ALTHOUGH Gov. Parris N. Glendening and his staff have mastered the art of concealing important events in his life, word eventually spills out.
When the governor and former wife Frances Hughes Glendening divorced in November, they were in and out of a Prince George's County courthouse without notice. Reporters were clueless that a court date had been scheduled.
When he was remarried 11 days ago, to former aide Jennifer E. Crawford, a civil ceremony was held inside the governor's mansion three days before the news surfaced.
And when he left Annapolis for a brief honeymoon last week, the governor left no word of his destination. Even his communications director, Michael Morrill, said he didn't know where the first couple had headed.
But soon after Glendening and Crawford departed for a post-wedding trip, some State House observers said the couple had checked into the Greenbrier, a 6,500-acre resort in White Sulphur Springs, W.Va.
When a well-wisher called the resort last week and asked if the Glendenings could receive flowers there, the clerk said to send them on and they'd get to the right couple. (According to the resort's Web site, the honeymoon package costs $464 a night.)
The governor returned to official duties Thursday with an hour-long appearance on WTOP, a Washington-area radio station. While refusing to confirm where he had traveled, he accepted the host's congratulations.
"I don't normally comment on my private life," Glendening said, "but I'd like to take this opportunity to thank the many, many Marylanders who have called and dropped notes. ... I'm happy. Jennifer is happy.
"As I was driving back, coming through portions of West Virginia and Virginia, I could tell instantly when we hit Maryland because of the quality of the roads," he said.
Although Maryland has a new first lady who is a former deputy chief of staff, she is not expected to use her position to advocate signature issues in public.
Officials also say no major changes are planned for Government House, though an exercise room adjacent to the mansion's living quarters has been repainted in lavender. The cost of the improvement: about $400.
Before Rep. Robert L. Ehrlich Jr. leaps into a governor's race, he and others would like to make sure a Republican holds the 2nd District congressional seat -- drawn to help an expected bid by Baltimore County Executive C.A. Dutch Ruppersberger, a Democrat.
So the National Republican Congressional Committee is willing to spend some of the record $68.6 million it raised last year on polling in Maryland, figuring out who the strongest GOP contender would be.
The names to be surveyed as potential Ehrlich replacements are Del. James F. Ports Jr., the House of Delegates minority whip; Ellen R. Sauerbrey, the two-time candidate for governor; and Helen Delich Bentley, the former congresswoman who represented the 2nd District from 1985 to 1994.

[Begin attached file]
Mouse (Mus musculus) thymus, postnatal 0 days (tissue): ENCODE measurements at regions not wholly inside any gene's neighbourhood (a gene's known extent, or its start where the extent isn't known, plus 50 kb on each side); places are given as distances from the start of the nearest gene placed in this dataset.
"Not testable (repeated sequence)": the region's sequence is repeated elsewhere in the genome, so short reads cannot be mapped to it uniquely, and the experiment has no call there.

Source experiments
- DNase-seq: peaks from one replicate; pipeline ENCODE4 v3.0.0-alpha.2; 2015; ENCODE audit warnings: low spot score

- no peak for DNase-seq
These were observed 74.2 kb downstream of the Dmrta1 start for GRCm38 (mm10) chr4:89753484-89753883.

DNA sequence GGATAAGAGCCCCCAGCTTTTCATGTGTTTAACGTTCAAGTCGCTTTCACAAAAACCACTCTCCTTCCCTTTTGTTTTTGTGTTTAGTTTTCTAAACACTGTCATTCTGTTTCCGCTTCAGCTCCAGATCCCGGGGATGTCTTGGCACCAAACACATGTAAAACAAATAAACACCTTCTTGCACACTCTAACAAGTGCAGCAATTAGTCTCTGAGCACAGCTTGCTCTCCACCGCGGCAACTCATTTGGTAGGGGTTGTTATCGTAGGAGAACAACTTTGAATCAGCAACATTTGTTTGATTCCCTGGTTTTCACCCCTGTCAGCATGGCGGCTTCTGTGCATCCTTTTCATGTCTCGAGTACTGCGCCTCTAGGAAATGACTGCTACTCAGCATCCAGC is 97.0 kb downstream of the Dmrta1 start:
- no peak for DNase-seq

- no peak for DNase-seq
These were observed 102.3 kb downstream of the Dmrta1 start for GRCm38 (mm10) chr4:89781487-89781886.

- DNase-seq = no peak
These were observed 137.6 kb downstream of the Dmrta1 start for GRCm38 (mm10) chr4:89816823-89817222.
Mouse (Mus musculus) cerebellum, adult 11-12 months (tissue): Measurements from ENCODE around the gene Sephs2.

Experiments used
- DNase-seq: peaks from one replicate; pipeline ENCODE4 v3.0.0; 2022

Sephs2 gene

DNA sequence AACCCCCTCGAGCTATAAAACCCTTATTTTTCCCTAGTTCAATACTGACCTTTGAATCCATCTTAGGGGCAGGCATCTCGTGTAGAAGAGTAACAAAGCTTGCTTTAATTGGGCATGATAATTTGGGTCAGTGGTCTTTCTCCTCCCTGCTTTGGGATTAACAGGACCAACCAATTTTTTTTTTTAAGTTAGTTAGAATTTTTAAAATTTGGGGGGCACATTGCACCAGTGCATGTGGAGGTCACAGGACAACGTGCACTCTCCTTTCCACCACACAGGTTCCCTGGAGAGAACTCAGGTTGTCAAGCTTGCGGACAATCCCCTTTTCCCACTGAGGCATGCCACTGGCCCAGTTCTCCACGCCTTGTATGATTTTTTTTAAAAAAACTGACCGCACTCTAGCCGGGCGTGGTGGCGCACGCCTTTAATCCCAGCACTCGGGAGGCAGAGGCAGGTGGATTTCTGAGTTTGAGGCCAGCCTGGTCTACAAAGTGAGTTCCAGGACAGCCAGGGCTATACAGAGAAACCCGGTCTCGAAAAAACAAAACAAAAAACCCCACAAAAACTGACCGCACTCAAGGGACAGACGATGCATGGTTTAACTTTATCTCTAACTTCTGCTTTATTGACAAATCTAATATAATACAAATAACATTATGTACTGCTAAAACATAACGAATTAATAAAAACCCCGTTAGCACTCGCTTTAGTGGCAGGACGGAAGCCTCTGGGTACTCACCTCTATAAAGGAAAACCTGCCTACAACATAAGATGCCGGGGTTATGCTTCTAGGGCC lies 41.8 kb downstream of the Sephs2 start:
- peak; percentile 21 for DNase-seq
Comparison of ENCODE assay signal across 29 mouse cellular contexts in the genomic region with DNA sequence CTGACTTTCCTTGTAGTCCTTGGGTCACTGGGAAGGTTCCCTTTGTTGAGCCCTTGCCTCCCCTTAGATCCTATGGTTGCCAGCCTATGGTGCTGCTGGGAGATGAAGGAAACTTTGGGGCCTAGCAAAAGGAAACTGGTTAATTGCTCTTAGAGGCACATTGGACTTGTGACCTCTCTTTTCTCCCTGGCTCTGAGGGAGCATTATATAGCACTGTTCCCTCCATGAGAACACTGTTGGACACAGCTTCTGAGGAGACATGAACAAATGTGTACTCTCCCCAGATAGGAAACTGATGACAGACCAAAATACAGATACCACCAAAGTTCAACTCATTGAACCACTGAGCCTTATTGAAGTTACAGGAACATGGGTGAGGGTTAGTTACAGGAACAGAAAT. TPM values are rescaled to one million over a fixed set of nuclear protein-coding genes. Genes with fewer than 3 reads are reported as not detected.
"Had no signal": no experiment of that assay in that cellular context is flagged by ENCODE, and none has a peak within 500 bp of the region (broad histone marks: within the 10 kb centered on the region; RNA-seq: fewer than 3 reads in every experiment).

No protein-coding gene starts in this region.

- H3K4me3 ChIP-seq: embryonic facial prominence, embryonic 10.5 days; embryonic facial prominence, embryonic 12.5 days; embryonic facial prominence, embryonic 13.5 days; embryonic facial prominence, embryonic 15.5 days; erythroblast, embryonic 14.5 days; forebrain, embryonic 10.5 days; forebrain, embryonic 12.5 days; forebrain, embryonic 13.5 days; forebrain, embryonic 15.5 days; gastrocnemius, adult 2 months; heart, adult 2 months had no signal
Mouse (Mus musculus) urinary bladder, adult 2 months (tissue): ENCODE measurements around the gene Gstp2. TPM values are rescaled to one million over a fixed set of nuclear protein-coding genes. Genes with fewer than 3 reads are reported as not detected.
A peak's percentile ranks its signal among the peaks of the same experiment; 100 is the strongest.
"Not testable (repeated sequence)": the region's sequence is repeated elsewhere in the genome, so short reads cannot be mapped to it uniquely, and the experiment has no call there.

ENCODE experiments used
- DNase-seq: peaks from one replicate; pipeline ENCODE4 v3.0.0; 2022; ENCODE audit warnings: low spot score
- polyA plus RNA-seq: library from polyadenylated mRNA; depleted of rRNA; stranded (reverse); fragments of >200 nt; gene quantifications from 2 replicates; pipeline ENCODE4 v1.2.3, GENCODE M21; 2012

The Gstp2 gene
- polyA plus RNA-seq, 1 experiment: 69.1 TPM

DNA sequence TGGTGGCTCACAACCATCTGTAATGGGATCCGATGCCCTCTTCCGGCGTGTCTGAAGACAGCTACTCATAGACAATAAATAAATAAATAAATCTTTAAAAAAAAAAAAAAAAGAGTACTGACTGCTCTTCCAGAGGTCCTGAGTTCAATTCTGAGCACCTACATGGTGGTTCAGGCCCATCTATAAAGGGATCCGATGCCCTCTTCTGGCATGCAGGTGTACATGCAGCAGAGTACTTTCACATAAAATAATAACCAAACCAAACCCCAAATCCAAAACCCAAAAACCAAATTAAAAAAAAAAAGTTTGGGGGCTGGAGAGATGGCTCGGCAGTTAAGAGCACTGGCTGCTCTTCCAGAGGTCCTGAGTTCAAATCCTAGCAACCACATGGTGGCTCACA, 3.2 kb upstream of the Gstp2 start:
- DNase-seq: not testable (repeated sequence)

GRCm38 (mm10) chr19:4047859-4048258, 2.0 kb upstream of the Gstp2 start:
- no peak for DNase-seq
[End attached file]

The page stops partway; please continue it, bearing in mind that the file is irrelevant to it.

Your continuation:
Ehrlich says he is under pressure from congressional Republicans to either run for re-election or make sure a GOP successor is lined up to help the party preserve its single-digit advantage in the House of Representatives.
New 6th appears inviting to Carroll Co.'s Haines
Rep. Roscoe Bartlett, a veteran Republican who has barely broken a sweat in recent elections, could face a serious challenge in the newly redrawn 6th District this year.
State Sen. Larry E. Haines, a popular conservative from Carroll County, says he's seriously considering a GOP primary challenge to the 75-year-old Bartlett. Haines is planning on making a decision shortly after the General Assembly session ends in April.
"I'm scratching the itch a little more these days," said Haines, who has done little to hide his congressional ambitions.
Haines, a leader of the Assembly's anti-abortion forces, said the new district's boundaries look mighty inviting. The new 6th is less dominated by Western Maryland than it was previously, stretching all the way from Garrett County to the Susquehanna River.
Challenging Bartlett could make sense for the 63-year-old Haines. If he waits for the incumbent to retire, he would likely face a flock of younger Republicans eager to stake their claim to an attractive prize.
Governor appoints Bates to fill vacant House seat
Gail H. Bates, an accountant and former aide to Del. Donald Murphy of Catonsville, was appointed by the governor yesterday to the House of Delegates.
Bates, a Republican, fills the vacancy created when Del. Robert H. Kittleman of Howard County resigned his District 14B seat to become a state senator. Kittleman replaced Christopher J. McCabe, who left the Senate to take a Bush administration job.
Bates intends to seek election in the fall.